A duck hunt without ducks

Our second hunt at the Five Guys And A Swamp Duck Club was a little slow for Maggie and me. Or I could say I didn’t miss a shot all morning (because I didn’t take any). This is supposed to be a good year for the duck population so hopefully they’ll show up when we get some cold weather up north to push them south. They don’t migrate because they enjoy flying.

Anyway at least the scenery was pretty.

Kansas big bucks

If this doesn’t get you fired up for deer season nothing will. These big guys showed up on my friend Scott’s trail cam recently. He didn’t tell me where they are and I didn’t ask but they’re somewhere in eastern Kansas.   Scott says the one on the left in the second photo is a shooter but Scott is a trophy hunter. I’m a meat hunter so my trophy is a ninety pound doe. 2 bucks

Missouri teal season

The Lone Oak Duck Club (aka The Five Guys And A Swamp Duck Club) sits at the far west side of the Mississippi flyway in Bates County, MO, only a few miles from the Central flyway. My friend Jon Blumb and I squeezed in a morning hunt before the early teal season ended September 27th. We saw a snowy egret, a pileated woodpecker, mosquitos, frogs and several acres of water lilies but no teal.

The big white bird in this photo is not a teal. It isn’t even almost a teal. It’s a snowy egret.

We called it a day at 8:45 AM and threw some training dummies for my black Lab Maggie who performed vigorously as usual. All she needs is for someone to shoot a lot of ducks over her. Maybe she should trade me in for another hunter.

 

Deer hunting in Scotland

Mt friend, photographer Jon Blumb, often goes to Scotland to hunt deer and fish for salmon.

Guided by head game keeper Bruce Cooper on Glenprosen Estate near Kirriemuir in The County of Angus, Jon recently bagged this beautiful 6+ point roebuck. Jon downed the buck at 160 yards with Cooper’s .25/06 Sauer rifle.They had been out since sunrise (4:30 AM ) and Jon shot the buck at 7:30 AM.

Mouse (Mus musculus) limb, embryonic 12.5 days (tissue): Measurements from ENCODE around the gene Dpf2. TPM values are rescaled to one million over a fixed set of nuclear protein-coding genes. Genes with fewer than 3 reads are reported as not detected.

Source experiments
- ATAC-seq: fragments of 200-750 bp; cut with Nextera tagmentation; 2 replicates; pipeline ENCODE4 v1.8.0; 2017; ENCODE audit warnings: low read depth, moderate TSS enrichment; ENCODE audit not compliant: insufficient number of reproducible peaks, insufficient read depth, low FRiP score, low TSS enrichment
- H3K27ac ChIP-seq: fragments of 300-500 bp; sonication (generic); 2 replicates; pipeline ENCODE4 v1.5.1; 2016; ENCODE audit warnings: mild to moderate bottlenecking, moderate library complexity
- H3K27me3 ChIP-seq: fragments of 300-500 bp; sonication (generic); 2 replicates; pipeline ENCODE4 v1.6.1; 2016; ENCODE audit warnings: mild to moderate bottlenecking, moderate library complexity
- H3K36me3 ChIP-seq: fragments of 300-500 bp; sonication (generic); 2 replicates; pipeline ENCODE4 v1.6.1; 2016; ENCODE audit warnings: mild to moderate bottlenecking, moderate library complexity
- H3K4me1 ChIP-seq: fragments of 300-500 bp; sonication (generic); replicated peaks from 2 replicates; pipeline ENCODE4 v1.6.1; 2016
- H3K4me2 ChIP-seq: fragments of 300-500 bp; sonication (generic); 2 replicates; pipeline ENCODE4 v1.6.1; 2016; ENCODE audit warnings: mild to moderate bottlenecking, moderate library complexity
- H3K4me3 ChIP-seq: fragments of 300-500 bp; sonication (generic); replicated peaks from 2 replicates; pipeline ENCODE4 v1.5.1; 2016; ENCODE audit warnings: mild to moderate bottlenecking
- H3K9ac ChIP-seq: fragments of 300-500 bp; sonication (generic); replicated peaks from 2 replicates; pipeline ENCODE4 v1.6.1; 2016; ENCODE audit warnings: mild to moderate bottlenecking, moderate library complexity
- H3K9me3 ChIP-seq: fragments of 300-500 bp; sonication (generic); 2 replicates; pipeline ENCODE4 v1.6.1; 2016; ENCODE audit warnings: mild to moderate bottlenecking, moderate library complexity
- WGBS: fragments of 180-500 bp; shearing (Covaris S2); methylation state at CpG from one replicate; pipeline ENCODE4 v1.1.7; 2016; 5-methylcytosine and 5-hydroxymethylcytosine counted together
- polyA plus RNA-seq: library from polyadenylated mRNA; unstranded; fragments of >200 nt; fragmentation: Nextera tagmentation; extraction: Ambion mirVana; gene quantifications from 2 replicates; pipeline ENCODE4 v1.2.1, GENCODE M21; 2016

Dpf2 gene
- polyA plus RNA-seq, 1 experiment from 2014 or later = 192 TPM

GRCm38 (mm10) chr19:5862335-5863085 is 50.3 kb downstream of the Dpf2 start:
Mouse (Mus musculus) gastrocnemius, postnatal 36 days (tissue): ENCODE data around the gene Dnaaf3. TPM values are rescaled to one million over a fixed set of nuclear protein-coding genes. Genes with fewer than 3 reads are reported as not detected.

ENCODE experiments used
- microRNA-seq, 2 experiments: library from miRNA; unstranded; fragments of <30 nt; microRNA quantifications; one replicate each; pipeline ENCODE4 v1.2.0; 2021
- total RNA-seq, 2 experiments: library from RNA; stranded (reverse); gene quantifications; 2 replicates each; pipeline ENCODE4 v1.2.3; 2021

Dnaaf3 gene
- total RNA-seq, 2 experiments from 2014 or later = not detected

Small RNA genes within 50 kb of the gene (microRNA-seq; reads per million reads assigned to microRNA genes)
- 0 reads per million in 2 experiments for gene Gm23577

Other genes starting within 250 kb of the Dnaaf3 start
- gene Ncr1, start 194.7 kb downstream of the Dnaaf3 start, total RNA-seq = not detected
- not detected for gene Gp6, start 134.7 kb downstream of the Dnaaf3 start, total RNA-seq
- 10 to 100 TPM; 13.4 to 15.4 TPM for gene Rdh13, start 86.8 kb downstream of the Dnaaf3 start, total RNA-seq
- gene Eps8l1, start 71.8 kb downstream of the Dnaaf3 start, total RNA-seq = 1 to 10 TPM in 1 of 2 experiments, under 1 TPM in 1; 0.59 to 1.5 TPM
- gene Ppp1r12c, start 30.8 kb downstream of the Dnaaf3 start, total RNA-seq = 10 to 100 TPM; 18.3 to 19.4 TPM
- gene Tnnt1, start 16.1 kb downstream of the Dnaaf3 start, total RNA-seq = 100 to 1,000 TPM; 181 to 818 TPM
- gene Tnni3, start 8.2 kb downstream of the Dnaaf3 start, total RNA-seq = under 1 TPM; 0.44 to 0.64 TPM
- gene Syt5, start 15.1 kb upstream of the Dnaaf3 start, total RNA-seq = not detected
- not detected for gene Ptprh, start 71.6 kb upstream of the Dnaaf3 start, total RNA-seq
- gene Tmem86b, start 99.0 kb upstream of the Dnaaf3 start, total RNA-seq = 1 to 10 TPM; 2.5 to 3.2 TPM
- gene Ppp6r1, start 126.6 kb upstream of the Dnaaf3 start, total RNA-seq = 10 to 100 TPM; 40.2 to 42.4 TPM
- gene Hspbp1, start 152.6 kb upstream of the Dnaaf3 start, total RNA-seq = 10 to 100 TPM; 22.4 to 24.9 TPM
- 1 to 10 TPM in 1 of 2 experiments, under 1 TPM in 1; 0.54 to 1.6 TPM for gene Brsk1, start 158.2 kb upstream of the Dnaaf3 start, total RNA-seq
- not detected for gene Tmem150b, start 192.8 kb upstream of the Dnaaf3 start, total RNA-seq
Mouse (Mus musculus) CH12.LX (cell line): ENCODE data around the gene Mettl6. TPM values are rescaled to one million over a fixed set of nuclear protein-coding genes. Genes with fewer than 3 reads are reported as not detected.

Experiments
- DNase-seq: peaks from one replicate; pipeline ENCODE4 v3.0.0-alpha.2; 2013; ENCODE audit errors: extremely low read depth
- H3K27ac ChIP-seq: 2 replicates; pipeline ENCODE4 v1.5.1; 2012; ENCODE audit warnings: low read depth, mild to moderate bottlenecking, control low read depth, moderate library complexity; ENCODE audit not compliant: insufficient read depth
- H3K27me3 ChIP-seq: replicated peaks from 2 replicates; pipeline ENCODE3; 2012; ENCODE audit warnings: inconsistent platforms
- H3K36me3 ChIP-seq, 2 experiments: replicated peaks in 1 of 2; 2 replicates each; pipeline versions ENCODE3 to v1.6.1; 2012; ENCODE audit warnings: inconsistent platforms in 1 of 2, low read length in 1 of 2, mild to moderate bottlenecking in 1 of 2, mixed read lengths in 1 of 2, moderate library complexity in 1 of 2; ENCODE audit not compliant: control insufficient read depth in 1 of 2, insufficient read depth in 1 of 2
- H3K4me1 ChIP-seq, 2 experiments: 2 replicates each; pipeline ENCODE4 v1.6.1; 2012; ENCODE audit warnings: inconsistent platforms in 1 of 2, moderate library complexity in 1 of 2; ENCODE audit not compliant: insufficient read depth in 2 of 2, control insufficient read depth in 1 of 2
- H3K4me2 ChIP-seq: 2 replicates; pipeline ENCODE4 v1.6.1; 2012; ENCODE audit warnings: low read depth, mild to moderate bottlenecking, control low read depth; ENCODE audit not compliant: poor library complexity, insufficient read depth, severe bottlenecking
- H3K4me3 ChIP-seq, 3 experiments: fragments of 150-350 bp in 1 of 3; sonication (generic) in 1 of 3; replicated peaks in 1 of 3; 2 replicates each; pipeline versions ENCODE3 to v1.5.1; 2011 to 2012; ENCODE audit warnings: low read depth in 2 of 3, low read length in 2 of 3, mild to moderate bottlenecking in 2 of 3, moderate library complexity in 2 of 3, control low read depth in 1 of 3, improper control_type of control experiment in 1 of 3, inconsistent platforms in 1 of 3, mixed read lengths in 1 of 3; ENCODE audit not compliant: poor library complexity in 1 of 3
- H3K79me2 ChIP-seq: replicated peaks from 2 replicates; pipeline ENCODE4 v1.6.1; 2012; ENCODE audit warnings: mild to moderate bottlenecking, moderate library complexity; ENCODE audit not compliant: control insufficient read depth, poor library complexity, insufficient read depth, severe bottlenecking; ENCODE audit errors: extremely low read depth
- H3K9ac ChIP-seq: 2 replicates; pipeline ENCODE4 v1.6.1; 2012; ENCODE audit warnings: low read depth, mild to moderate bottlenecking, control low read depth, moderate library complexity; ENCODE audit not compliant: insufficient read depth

Jon sent me a photo of himself wearing kilts but his legs are almost as ugly as mine so I did not include it in this post.

 

 

My first banded duck

I don’t remember what year it was but it had to have been in the sixties. That’s a ’63 Ford Falcon in the background. Don’t remember where I shot it . Probably the Marais Des Cygnes Waterfowl Management Area near La Cygnes, KS. Could have been John Redmond Reservoir near Burlington, KS.

I’ve been duck hunting since 1964 and I have eight bands on my lanyard now. You see guys in magazine ads with duck and goose bands hanging down to their knees. Do they plink birds with pellet guns in parks? It might be believable if they were old geezers like me who have hunted for years, but they all look like they’re in their 20s and 30s.

No way!first banded duck

 

 

 

 

 

 

Tweener Time

Once again it’s “Tweener Time”. A Tweener is a cartoon too filthy and degenerate for outdoor publications yet too outdoorsy for Playboy.

For you non duck hunters…so-called dabbling ducks – mallards, pintails, teal and others -tip up to feed on edible stuff in the water like invertebrates, seeds and plants. When you see a dabbling duck doing this it is not mooning you, it is eating.

Diving ducks such as scaup, canvasbacks, and redheads dive completely  under the water to find their food. What we call “trash ducks” such as mergansers eat old tires, discarded condoms and oil that has leaked from drilling platforms.

 

 

In love